Space Telescope Science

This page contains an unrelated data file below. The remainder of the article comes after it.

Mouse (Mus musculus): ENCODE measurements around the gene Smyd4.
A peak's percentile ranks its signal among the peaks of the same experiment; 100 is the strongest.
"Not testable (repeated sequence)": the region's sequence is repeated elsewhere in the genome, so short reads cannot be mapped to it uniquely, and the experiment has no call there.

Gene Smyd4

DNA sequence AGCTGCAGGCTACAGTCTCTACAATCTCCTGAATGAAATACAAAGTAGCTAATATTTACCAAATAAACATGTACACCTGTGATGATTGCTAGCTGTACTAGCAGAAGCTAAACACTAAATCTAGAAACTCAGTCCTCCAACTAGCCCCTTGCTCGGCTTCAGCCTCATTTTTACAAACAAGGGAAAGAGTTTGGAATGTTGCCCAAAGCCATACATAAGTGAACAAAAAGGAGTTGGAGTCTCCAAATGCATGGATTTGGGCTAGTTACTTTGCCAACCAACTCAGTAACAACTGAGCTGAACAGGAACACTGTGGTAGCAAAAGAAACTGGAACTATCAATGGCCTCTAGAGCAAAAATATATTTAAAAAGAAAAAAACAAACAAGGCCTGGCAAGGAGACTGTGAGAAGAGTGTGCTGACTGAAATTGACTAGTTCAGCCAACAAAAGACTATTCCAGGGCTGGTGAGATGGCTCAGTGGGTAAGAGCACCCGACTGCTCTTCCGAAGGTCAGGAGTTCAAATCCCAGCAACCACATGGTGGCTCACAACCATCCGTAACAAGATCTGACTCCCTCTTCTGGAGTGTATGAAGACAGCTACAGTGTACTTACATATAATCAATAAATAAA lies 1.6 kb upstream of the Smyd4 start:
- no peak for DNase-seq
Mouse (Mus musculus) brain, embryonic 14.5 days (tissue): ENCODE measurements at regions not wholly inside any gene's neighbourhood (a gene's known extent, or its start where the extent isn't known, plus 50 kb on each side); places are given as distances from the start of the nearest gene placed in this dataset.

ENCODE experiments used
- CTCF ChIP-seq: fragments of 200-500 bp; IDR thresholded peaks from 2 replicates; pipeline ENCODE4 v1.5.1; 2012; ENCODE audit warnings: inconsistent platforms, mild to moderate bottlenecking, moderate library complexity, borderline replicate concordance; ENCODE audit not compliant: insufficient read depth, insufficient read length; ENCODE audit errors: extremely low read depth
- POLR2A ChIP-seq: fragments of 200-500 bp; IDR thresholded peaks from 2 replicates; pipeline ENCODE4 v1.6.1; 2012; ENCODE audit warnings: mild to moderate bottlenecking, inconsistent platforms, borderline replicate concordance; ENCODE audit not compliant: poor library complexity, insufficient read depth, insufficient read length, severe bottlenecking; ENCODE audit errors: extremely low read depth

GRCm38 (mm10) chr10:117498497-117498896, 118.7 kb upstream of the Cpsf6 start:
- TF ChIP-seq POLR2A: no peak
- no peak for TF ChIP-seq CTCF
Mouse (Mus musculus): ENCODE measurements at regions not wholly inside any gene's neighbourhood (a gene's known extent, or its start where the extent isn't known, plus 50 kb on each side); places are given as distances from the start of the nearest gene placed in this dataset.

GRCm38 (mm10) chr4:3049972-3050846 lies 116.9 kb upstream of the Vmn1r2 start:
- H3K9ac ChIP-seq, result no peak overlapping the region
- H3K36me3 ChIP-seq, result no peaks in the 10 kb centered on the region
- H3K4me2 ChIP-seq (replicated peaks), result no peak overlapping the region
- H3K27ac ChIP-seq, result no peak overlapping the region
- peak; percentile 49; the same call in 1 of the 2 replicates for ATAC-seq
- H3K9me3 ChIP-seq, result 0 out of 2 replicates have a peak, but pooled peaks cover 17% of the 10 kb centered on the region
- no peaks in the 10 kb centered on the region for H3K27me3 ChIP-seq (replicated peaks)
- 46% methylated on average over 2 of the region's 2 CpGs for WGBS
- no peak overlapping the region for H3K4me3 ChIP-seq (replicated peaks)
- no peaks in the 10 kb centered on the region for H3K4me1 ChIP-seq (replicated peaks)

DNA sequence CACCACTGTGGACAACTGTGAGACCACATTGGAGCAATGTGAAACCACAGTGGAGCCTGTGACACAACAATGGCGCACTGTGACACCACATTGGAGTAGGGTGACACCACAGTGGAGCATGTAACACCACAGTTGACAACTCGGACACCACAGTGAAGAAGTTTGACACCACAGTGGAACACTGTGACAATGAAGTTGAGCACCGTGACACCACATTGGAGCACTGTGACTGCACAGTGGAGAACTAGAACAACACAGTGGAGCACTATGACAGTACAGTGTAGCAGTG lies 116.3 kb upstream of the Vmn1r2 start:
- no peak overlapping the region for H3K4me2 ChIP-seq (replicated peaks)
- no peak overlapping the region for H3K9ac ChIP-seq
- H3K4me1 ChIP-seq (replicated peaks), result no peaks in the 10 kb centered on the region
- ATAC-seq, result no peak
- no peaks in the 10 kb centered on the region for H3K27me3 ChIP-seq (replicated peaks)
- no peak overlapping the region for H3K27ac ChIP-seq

Like the quirky characters in the upcoming film Guardians of the Galaxy Vol. 2, NASA's Hubble Space Telescope has some amazing superpowers, specifically when it comes to observing galaxies across time and space. One stunning example is galaxy cluster Abell 370, which contains a vast assortment of several hundred galaxies tied together by the mutual pull of gravity. That's a lot of galaxies to be guarding, and just in this one cluster! Photographed in a combination of visible and near-infrared light, the immense cluster is a rich mix of galaxy shapes. Entangled among the galaxies are mysterious-looking arcs of blue light. These are actually distorted images of remote galaxies behind the cluster. These far-flung galaxies are too faint for Hubble to see directly. Instead, the gravity of the cluster acts as a huge lens in space, magnifying and stretching images of background galaxies like a funhouse mirror. Abell 370 is located approximately 4 billion light-years away in the constellation Cetus, the Sea Monster. It is the last of six galaxy clusters imaged in the recently concluded Frontier Fields project — an ambitious, community-developed collaboration among NASA's Great Observatories and other telescopes that harnessed the power of massive galaxy clusters and probed the earliest stages of galaxy development.